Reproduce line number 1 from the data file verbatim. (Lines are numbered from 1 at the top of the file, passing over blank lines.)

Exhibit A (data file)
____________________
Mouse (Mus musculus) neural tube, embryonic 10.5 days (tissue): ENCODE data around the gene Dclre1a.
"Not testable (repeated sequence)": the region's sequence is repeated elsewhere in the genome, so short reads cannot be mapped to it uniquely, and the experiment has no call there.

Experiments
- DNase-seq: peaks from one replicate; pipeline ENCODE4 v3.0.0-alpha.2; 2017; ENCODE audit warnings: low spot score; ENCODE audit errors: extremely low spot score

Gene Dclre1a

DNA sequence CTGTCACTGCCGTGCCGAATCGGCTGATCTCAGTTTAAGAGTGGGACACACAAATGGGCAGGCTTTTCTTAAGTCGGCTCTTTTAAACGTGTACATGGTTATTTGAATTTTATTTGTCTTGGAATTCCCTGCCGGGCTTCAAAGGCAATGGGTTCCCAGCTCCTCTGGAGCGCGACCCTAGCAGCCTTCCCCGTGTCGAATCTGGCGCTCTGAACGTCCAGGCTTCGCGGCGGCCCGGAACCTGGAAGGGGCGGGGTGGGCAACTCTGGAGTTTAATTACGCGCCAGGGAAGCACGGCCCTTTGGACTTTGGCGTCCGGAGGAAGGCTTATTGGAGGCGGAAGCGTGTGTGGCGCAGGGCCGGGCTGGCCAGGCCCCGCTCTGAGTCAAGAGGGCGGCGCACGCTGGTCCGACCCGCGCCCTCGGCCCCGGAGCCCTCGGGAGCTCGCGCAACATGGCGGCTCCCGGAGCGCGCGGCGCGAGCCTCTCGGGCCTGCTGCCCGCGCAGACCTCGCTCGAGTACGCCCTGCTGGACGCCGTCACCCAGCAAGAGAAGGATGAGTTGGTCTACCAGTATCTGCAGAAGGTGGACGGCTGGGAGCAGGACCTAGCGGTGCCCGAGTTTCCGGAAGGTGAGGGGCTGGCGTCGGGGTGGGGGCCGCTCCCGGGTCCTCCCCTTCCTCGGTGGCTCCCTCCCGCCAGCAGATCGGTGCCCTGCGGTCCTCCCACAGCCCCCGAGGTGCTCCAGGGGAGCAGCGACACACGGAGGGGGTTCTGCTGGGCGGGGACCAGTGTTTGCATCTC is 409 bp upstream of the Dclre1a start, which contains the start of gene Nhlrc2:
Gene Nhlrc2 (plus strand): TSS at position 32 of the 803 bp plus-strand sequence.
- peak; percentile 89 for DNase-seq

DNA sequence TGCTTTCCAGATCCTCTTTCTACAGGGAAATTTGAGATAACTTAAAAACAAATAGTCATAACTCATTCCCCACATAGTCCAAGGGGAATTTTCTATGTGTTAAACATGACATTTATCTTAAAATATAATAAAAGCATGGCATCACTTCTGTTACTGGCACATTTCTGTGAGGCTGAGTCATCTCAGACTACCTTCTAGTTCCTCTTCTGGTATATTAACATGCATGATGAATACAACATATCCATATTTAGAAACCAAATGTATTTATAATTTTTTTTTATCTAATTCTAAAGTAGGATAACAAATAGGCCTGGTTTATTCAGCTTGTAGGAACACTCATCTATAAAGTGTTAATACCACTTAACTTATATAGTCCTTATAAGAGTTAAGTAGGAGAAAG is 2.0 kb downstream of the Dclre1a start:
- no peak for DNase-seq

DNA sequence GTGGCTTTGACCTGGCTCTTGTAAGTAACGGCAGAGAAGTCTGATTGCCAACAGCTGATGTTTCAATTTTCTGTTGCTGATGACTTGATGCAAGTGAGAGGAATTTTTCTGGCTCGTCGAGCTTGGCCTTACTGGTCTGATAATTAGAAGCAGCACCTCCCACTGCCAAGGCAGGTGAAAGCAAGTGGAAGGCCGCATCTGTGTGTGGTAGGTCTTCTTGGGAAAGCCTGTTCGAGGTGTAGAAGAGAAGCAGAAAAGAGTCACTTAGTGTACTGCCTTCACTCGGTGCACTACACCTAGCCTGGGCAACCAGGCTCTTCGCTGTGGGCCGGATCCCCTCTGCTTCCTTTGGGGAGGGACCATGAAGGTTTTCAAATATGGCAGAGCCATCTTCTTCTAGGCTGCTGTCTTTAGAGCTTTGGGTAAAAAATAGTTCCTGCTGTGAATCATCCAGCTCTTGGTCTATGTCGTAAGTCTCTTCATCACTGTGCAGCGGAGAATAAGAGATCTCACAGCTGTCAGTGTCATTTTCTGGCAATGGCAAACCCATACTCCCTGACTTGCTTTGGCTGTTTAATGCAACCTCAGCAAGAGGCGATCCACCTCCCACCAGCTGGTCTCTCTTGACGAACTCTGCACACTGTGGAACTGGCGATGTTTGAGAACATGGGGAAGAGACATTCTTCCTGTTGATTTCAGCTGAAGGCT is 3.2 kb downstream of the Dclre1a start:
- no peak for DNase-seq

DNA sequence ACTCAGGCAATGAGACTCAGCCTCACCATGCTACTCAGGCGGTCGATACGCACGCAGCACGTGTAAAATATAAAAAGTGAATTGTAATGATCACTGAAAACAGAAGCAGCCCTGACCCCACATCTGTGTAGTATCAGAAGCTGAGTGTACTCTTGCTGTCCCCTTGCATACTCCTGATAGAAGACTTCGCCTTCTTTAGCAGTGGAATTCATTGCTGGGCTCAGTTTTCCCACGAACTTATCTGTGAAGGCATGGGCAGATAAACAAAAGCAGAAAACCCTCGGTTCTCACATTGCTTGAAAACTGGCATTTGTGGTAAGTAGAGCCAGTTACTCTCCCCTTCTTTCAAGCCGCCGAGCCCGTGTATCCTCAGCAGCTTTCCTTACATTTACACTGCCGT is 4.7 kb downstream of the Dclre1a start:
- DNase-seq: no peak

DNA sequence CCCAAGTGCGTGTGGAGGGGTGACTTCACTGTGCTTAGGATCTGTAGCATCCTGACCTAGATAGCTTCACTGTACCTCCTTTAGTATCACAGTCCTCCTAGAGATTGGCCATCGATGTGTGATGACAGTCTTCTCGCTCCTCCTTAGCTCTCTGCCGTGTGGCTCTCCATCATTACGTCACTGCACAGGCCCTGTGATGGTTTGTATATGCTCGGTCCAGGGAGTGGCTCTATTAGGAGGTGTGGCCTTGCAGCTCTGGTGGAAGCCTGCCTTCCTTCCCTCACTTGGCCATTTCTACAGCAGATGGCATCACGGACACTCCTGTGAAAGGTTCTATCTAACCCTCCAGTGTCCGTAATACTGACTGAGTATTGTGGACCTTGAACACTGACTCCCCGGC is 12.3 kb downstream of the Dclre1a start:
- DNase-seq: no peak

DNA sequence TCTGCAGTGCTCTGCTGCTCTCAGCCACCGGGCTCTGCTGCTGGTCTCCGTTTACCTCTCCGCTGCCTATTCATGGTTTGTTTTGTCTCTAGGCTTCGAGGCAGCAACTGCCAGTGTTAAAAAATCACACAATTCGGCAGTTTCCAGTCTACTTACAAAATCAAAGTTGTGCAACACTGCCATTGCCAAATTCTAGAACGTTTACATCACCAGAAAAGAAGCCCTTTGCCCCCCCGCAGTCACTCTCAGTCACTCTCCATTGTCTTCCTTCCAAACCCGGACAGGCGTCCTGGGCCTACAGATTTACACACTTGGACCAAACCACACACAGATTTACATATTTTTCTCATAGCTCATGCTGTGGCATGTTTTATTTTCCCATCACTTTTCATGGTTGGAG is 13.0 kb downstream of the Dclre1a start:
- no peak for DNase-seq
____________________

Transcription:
Mouse (Mus musculus) neural tube, embryonic 10.5 days (tissue): ENCODE data around the gene Dclre1a.